Friends and family count as debt financing. Its not like you are asking your friends and family for huge sums of money, but you can create a significant base of financial support. It is recommended that you create loan agreements with repayment terms, interest, and whatever else ensures you separate the personal from the business aspects of your relationships. If you go this route, make sure you treat it like any other debt and stick to the repayment plan rather than to assume that, because they love you and are passionate about what you are doing, you can skip a few months of payments. No one wants awkward holiday dinners or rifts with loved ones.

Its still possible to use credit cards to finance your startup. While the recent past showed that many people used credit cards to finance their entire lives and businesses only to default on their debt, credit card companies are tentatively opening up the loan pool again for business people to dip their toes in with some lending options. As the least expensive debt financing option, it can provide access to significant funds and provide an extra thirty days to float purchases or the cash advances you may use from these cards. Just remember to use credit cards smartly and look for those business cards that give you options for points or cash back bonuses that you can use to reduce the monthly payments. Be careful with this easy to access plastic money because it can bite back in terms of ruining your credit profile as well as cost you extra money in interest.

New lending platforms. With the emergence of crowdfunding and other online platforms, other companies have devised a way to create business models that allow various lending products for small businesses and startups. This includes OnDeck with its fast short-term loans and the long-established Lending Club, which provides a range of loan products to small businesses and consumers. Many believe these new lending platforms are really giving banks a run for their money by filling a real need for trustworthy lending options that can help businesses borrow money rather than just seek equity financing.

The Small Business Administration has new alternative loan programs. Recognizing the void that was left when many banks stopped providing loans to small businesses, the Small Business Administration (SBA) began developing new types of alternative loan programs especially directed at entrepreneurs. These loans typically have much lower or no costs at all associated with them except the interest and principle payments. You often get a longer term to pay the money back plus have minimal collateral requirements. In recent years, there have been even more SBA products and programs focused on stimulating the national economy by supporting the small business owner. One word of warning is that those entrepreneurs who may have less-than-stellar credit may not be able to qualify for some of SBAs lending options.

Banks are back to offering traditional loan products. Because interest rates seem to be remaining on the low side, there is an opportunity again to seek traditional debt financing from bank loans. However, after recent years of giving out loans to anyone, banks are once again returning to a standardized approach to ensuring as little risk as possible so be prepared to show assets, sustainable cash flow, and/or working capital to obtain bank financing. That includes showing collateral like real estate, equipment insurance policies, and accounts receivable that all could be used in case you cannot make the monthly payments.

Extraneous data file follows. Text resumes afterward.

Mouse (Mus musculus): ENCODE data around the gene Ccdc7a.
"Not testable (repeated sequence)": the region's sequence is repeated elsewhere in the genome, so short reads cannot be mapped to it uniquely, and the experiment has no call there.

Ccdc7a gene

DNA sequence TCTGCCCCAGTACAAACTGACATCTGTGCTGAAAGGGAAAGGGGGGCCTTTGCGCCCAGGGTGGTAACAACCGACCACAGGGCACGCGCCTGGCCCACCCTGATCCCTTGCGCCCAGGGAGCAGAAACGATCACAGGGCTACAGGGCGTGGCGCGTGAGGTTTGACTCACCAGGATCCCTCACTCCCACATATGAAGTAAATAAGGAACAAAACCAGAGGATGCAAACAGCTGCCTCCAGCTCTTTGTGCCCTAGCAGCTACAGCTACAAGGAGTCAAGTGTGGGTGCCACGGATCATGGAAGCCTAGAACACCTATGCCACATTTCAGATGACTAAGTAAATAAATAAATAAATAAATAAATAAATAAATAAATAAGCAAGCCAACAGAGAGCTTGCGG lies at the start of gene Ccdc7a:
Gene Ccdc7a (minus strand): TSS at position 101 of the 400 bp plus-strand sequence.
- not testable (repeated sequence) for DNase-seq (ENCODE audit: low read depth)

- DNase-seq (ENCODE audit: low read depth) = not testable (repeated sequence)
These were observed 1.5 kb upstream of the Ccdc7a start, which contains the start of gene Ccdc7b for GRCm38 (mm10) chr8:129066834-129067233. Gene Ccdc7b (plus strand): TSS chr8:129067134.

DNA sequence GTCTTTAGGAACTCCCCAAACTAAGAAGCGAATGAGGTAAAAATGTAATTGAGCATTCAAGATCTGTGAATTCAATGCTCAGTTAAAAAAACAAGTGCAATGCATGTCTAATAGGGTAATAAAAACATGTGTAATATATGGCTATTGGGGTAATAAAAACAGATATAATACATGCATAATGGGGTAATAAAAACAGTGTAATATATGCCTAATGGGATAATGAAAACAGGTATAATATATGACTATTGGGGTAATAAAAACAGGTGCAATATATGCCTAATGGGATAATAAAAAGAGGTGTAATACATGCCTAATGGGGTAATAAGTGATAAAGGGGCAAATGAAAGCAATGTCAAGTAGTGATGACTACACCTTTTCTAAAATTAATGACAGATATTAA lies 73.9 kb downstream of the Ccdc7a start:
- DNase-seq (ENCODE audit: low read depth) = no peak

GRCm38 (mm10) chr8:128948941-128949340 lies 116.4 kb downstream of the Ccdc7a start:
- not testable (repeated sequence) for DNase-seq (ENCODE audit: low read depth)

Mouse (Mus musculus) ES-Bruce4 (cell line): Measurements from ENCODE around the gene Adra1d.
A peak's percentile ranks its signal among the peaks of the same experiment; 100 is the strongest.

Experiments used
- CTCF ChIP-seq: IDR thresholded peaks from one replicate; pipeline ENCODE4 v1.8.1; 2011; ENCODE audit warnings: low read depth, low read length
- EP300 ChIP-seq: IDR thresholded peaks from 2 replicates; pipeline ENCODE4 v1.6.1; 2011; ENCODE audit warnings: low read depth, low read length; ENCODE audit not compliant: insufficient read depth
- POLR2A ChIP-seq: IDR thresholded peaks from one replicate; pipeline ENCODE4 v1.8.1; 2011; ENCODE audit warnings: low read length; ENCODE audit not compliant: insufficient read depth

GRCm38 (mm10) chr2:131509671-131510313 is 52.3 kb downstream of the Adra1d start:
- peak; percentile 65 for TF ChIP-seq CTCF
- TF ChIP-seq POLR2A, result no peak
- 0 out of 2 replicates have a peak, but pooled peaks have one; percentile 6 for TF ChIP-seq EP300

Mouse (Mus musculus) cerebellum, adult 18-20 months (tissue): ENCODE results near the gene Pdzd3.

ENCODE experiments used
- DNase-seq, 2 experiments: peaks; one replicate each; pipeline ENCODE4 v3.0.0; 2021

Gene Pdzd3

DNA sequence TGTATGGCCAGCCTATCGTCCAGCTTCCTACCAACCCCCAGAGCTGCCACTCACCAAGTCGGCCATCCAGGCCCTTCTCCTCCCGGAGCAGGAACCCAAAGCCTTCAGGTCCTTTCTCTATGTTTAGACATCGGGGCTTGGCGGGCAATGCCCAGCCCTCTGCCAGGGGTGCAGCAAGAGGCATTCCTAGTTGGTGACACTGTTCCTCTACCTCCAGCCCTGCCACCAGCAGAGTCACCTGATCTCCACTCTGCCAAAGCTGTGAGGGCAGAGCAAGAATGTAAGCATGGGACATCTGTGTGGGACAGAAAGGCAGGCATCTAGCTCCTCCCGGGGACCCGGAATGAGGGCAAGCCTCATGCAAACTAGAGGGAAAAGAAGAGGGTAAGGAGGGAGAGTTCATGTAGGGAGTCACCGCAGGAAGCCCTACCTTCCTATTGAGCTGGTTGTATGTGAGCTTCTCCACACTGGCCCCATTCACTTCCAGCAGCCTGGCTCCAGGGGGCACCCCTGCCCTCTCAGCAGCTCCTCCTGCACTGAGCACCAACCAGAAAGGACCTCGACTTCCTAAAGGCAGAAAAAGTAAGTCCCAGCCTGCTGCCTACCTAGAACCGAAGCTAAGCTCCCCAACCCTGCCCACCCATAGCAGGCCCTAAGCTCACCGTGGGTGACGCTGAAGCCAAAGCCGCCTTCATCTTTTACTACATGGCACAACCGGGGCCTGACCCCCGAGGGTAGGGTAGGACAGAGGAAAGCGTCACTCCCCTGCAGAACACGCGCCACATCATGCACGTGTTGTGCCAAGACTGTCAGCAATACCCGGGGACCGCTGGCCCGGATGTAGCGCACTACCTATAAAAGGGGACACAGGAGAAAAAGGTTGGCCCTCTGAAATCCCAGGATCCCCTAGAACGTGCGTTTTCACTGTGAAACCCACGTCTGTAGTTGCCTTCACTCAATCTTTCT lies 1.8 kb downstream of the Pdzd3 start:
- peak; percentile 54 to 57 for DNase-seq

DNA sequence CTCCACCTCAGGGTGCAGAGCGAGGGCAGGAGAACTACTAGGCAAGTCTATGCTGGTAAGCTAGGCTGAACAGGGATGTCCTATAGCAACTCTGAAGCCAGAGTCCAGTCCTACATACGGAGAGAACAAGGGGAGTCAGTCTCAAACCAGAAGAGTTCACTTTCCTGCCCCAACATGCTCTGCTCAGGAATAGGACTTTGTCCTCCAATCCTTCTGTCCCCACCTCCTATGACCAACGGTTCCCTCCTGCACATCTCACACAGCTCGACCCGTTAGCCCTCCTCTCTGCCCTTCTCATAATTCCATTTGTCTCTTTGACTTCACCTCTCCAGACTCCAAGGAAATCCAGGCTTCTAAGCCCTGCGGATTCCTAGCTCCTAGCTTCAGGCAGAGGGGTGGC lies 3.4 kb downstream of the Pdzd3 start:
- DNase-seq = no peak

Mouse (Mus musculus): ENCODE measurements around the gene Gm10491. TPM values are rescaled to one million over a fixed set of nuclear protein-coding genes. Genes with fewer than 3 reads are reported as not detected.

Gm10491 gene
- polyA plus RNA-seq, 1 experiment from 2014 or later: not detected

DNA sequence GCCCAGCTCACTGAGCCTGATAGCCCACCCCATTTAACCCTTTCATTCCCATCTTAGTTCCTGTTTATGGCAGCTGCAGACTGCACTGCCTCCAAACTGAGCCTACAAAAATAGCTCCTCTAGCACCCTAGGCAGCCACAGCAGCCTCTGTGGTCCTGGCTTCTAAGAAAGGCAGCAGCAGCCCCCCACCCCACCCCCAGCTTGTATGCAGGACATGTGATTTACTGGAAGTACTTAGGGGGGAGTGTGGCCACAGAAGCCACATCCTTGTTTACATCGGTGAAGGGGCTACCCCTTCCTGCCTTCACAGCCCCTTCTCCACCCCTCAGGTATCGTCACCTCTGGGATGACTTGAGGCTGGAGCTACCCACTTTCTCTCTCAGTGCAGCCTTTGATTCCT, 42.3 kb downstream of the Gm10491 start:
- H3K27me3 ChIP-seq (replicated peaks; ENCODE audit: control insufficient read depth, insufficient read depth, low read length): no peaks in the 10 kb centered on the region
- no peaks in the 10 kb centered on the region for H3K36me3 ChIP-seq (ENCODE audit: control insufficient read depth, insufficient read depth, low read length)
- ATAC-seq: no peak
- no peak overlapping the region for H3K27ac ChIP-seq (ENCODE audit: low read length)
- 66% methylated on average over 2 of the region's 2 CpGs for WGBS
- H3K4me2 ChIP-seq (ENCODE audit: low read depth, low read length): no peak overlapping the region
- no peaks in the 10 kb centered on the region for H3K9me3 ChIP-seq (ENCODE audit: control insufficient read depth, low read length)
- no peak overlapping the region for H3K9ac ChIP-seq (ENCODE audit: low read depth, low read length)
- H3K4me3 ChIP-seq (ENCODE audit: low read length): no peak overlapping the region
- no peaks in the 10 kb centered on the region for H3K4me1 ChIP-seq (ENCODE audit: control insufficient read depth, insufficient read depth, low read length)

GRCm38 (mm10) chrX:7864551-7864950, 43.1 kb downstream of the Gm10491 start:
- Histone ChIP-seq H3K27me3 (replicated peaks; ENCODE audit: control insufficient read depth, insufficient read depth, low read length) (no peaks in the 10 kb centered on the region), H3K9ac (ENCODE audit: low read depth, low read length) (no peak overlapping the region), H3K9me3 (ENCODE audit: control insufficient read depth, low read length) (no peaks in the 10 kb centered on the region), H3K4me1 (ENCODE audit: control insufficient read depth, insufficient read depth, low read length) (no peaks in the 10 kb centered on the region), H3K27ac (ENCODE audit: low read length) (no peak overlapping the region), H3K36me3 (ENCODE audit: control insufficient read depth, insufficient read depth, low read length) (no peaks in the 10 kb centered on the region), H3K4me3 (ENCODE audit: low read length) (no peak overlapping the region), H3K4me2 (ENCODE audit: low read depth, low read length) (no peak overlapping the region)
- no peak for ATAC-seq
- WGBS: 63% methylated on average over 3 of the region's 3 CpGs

Alternative debt financing methods include Rollovers as Business Startups (ROBs). In essence you are borrowing from yourself to start a business or purchase a franchise because ROBs take money from your retirement funds. It can be done and has proven to work for some, but this strategy does come with plenty of risk and is not for the risk-averse. ROBs are also very complicated to form and manage, so it is best to seek professional advice when considering this type of debt financing vehicle.

You can consider revolving credit or lines of credit that allow you to use debt on an as-needed basis. Also known as trade credit or vendor credit, many out there may assume that this type of debt financing is not sizable enough to help them. However, when it comes to some of the business basics, including office supplies and equipment, this type of debt financing is not a bad option to cover at least some of your expenses. Balances are also not due in full so they can be carried over time although many trade credit accounts are Net 30, so be sure you know the terms on each account you open and use to determine which offers the most value to you in terms of delaying payment and maximizing your current flow.

The debt financing route means you do not have to share your company profits, give away an ownership percentage, or deal with someone who wants to make different strategic decisions for the direction of your startup. Just remember that debt financing requires an even greater focus on cash flow and payments are due — regardless of whether your business succeeds or fails.